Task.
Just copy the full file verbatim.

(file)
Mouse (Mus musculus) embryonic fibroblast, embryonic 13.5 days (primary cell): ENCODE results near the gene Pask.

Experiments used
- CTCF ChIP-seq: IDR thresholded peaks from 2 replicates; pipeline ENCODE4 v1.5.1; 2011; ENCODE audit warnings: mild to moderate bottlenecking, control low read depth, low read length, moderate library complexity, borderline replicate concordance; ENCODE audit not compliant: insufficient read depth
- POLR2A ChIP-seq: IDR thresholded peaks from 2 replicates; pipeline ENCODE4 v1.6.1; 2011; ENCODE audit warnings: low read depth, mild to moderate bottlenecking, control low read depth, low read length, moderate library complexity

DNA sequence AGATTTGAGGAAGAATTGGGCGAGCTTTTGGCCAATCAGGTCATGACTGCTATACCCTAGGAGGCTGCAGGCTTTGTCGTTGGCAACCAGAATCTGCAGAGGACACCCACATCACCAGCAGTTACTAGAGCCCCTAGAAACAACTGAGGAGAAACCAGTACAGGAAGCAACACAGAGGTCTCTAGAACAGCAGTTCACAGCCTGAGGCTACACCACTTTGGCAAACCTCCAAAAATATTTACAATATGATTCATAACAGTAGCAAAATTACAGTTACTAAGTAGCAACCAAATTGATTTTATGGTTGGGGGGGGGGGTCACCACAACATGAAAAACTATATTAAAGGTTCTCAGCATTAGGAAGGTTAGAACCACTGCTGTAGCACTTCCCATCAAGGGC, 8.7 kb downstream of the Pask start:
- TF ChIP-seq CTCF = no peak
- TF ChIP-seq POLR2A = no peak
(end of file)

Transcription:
Mouse (Mus musculus) embryonic fibroblast, embryonic 13.5 days (primary cell): ENCODE results near the gene Pask.

Experiments used
- CTCF ChIP-seq: IDR thresholded peaks from 2 replicates; pipeline ENCODE4 v1.5.1; 2011; ENCODE audit warnings: mild to moderate bottlenecking, control low read depth, low read length, moderate library complexity, borderline replicate concordance; ENCODE audit not compliant: insufficient read depth
- POLR2A ChIP-seq: IDR thresholded peaks from 2 replicates; pipeline ENCODE4 v1.6.1; 2011; ENCODE audit warnings: low read depth, mild to moderate bottlenecking, control low read depth, low read length, moderate library complexity

DNA sequence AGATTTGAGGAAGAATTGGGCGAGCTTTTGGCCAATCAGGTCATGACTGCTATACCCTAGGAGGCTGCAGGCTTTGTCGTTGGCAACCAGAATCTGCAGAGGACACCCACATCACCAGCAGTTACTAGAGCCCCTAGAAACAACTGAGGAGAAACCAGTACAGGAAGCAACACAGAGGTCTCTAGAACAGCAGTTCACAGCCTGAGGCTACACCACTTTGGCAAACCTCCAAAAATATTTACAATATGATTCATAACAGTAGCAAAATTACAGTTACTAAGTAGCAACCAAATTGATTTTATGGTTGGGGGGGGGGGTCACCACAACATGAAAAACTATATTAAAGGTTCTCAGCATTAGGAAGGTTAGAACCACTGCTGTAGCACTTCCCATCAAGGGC, 8.7 kb downstream of the Pask start:
- TF ChIP-seq CTCF = no peak
- TF ChIP-seq POLR2A = no peak